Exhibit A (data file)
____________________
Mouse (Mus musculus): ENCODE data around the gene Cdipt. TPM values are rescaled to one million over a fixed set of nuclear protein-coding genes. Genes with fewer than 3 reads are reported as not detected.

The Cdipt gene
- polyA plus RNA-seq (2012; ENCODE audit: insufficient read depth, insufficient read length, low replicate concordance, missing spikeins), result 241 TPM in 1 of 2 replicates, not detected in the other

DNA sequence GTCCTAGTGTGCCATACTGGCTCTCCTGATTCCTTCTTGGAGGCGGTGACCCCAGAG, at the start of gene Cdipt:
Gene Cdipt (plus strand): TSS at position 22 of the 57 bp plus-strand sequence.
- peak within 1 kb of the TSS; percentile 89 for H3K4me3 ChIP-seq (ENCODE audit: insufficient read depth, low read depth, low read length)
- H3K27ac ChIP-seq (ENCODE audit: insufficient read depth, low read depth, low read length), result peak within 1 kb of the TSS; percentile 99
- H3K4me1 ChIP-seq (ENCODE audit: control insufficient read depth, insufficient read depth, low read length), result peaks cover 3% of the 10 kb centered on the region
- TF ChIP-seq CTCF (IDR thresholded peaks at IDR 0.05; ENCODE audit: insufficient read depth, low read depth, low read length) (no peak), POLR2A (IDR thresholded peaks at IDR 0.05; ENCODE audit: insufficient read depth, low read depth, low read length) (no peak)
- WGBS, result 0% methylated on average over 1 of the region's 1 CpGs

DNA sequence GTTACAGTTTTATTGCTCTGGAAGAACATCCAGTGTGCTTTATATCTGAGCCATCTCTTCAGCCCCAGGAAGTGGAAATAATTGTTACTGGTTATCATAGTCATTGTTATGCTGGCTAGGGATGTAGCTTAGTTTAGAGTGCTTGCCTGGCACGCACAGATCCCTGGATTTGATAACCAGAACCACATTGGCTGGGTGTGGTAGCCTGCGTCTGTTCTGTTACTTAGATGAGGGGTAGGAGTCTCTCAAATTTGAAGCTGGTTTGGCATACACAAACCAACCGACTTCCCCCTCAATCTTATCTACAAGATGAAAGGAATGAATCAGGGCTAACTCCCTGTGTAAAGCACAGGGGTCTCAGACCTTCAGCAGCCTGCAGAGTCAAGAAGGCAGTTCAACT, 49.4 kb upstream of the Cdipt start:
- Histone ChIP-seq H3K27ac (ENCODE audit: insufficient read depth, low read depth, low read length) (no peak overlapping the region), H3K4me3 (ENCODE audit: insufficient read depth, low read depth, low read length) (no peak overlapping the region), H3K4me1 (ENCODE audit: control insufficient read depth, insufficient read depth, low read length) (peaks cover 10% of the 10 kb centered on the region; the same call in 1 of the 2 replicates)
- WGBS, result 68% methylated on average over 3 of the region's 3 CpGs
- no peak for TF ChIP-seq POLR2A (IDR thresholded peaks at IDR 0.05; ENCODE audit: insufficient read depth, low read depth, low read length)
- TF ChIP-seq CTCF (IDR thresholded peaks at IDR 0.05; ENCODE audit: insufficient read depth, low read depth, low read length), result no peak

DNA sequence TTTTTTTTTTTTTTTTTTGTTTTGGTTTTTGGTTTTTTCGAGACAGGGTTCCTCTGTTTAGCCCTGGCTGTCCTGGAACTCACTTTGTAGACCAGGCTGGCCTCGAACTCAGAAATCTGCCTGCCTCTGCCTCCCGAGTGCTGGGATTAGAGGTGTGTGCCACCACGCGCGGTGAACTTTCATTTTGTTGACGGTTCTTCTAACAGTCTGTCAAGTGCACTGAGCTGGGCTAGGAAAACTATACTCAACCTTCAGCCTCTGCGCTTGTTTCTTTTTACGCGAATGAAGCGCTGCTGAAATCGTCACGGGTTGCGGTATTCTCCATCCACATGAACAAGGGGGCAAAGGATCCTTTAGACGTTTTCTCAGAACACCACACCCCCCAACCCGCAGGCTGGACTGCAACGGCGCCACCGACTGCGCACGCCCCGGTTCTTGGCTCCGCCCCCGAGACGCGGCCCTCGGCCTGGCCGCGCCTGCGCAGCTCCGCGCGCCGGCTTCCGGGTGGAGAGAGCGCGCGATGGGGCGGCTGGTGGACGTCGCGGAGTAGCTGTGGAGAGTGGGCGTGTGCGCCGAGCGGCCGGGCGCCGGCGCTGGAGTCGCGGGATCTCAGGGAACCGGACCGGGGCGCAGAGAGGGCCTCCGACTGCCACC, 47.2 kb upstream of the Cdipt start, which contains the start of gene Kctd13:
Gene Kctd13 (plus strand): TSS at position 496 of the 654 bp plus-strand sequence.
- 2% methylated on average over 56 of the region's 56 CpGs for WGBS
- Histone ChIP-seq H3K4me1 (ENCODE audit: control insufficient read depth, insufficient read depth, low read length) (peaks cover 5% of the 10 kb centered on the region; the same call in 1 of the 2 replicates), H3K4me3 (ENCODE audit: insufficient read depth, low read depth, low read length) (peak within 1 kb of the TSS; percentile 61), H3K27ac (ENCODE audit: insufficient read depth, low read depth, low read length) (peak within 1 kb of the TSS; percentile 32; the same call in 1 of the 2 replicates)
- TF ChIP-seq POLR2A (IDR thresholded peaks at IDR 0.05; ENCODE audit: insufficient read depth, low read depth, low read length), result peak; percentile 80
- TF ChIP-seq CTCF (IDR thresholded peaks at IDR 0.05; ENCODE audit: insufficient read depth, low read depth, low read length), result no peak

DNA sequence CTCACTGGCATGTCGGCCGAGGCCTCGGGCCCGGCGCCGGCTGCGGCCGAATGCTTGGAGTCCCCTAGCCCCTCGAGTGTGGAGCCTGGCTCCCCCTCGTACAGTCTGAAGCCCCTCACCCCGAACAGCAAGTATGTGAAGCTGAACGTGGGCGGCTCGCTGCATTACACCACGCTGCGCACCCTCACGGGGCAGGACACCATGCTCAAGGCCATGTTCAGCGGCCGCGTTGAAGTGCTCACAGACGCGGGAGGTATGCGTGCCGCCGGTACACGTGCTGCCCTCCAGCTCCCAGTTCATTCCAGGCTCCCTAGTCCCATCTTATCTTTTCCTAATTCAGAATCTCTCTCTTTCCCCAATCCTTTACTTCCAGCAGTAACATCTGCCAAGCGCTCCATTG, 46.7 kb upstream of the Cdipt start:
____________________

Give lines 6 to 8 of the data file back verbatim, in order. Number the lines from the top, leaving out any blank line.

- peak within 1 kb of the TSS; percentile 89 for H3K4me3 ChIP-seq (ENCODE audit: insufficient read depth, low read depth, low read length)
- H3K27ac ChIP-seq (ENCODE audit: insufficient read depth, low read depth, low read length), result peak within 1 kb of the TSS; percentile 99
- H3K4me1 ChIP-seq (ENCODE audit: control insufficient read depth, insufficient read depth, low read length), result peaks cover 3% of the 10 kb centered on the region